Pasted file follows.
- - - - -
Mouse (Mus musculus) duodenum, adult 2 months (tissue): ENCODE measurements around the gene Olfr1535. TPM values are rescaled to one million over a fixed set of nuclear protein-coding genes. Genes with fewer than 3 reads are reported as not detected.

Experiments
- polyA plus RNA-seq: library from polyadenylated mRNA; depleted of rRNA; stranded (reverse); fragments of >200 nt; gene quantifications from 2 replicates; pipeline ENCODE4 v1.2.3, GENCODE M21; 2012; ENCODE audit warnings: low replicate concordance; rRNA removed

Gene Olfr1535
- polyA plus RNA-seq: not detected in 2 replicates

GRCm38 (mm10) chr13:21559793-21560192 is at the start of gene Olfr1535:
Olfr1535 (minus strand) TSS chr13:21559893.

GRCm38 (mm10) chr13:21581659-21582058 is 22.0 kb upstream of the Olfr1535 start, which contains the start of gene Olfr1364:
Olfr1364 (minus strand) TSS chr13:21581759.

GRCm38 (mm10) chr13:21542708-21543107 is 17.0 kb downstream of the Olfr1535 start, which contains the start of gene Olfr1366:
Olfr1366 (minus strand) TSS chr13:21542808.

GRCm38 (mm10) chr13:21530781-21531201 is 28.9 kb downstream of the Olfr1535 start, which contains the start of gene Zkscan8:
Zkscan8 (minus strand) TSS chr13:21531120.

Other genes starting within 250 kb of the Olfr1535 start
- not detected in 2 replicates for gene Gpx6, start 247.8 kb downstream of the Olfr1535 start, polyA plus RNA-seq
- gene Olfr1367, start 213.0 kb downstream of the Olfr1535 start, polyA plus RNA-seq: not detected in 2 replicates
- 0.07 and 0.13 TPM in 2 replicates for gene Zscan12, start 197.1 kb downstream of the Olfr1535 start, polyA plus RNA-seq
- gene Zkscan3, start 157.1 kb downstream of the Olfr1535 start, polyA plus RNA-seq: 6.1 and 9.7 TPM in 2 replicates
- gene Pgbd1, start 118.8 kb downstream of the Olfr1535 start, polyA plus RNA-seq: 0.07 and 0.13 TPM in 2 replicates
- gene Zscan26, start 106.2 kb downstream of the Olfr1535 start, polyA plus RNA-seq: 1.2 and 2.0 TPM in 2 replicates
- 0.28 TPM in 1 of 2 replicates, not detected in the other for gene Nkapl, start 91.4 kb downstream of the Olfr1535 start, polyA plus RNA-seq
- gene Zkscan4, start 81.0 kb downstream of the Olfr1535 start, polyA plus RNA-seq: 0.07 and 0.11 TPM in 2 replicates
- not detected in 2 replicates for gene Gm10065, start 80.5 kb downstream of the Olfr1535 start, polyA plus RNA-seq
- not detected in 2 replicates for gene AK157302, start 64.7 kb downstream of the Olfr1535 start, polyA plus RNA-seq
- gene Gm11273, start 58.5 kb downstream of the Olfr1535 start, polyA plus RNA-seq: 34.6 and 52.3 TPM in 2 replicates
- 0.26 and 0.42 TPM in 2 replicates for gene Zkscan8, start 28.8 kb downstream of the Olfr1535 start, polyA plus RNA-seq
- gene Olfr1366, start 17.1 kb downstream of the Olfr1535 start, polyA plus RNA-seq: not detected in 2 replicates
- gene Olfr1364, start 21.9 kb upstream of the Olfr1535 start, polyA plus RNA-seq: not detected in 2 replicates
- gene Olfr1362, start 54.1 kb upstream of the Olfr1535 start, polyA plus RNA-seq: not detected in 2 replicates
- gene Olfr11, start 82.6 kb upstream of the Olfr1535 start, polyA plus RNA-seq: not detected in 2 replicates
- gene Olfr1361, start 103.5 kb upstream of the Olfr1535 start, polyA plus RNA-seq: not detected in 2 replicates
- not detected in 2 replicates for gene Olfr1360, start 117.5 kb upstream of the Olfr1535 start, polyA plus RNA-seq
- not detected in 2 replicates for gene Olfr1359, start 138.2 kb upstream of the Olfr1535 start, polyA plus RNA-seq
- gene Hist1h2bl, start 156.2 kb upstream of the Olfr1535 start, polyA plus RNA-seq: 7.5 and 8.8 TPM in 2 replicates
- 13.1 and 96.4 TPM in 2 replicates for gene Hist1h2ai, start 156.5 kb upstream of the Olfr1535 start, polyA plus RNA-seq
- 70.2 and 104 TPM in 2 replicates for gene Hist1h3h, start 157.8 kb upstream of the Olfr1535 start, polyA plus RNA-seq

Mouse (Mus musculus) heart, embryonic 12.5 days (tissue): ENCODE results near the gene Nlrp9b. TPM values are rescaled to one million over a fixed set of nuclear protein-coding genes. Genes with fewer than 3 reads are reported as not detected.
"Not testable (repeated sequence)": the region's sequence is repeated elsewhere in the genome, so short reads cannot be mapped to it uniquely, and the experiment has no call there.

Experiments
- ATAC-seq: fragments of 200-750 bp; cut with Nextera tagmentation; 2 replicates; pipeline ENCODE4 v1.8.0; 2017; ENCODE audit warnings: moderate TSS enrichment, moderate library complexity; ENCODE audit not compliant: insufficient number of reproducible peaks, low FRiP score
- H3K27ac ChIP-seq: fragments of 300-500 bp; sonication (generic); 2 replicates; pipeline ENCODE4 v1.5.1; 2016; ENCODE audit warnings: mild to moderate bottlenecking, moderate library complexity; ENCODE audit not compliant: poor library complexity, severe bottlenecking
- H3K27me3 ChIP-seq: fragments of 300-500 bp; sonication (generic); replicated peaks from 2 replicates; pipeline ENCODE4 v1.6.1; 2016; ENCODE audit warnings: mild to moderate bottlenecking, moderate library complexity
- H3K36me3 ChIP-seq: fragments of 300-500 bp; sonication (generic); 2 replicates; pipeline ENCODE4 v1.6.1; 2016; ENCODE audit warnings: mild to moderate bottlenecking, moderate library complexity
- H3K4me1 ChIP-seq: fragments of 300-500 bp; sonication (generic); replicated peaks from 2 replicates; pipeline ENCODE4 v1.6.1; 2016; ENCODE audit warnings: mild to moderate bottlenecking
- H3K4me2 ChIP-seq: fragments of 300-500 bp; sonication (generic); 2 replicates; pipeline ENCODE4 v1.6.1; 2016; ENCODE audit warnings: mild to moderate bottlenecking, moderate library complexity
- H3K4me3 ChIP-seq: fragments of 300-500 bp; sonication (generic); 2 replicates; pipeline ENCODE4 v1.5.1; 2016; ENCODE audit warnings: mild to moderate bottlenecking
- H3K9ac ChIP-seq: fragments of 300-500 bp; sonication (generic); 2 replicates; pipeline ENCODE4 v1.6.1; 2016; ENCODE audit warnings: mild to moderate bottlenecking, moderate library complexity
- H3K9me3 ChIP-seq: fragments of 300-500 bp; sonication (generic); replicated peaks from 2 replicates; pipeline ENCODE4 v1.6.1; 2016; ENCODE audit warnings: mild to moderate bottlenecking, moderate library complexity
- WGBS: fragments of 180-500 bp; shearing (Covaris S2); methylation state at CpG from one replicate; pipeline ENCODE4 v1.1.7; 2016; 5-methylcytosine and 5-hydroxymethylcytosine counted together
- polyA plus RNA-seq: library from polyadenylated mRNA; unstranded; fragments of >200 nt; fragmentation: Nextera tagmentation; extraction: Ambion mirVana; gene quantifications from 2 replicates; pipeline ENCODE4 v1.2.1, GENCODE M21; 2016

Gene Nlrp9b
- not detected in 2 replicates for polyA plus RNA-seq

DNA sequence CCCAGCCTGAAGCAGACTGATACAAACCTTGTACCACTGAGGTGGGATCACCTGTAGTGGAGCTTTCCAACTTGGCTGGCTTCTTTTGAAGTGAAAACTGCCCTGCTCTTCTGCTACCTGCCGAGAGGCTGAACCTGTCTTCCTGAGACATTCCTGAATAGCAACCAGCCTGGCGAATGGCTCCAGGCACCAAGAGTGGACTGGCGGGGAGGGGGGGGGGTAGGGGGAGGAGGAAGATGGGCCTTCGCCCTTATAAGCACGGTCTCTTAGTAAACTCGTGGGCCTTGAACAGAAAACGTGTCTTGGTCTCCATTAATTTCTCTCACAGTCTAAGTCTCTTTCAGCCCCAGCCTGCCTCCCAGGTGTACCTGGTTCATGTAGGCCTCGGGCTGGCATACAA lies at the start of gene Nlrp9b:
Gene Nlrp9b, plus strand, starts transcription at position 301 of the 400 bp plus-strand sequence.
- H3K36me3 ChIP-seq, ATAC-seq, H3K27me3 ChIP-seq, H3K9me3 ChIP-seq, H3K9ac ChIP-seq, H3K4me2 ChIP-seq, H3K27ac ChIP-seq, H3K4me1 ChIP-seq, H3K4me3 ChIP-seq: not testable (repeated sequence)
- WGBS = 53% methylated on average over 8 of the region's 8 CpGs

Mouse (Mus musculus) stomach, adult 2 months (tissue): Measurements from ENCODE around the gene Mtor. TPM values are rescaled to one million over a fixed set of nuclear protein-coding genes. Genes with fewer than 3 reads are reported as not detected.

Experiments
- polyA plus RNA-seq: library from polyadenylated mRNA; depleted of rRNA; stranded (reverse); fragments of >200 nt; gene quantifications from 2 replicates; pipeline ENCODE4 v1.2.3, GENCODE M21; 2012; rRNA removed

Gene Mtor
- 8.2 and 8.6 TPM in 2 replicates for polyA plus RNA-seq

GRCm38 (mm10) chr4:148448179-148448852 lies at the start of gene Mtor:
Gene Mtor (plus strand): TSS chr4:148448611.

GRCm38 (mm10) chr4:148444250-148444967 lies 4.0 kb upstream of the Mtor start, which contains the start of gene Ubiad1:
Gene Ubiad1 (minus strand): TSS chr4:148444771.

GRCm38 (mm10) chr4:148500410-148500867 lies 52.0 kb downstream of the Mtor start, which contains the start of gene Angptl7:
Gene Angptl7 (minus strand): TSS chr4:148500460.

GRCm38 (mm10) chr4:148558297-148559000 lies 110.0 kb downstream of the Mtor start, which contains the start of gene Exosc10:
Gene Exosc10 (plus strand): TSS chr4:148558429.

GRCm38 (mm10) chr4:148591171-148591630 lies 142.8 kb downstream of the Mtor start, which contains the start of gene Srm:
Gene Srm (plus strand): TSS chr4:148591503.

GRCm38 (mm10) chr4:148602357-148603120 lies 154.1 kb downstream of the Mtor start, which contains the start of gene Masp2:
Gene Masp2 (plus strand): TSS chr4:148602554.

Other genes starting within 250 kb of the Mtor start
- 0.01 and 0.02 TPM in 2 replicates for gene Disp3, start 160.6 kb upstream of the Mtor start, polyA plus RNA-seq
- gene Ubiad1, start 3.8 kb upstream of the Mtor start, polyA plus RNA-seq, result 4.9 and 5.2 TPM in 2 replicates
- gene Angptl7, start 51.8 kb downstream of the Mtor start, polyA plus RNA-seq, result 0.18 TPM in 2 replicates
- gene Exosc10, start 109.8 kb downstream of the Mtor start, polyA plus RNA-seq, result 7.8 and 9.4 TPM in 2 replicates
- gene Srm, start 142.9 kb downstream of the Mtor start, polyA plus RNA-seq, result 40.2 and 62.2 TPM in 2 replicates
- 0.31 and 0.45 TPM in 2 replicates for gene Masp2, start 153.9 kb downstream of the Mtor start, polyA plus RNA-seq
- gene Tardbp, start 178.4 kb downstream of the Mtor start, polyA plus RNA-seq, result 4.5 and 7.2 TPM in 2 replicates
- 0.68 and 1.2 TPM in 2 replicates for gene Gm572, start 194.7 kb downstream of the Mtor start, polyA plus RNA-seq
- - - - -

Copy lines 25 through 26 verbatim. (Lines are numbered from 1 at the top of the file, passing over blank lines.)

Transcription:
- gene Gm11273, start 58.5 kb downstream of the Olfr1535 start, polyA plus RNA-seq: 34.6 and 52.3 TPM in 2 replicates
- 0.26 and 0.42 TPM in 2 replicates for gene Zkscan8, start 28.8 kb downstream of the Olfr1535 start, polyA plus RNA-seq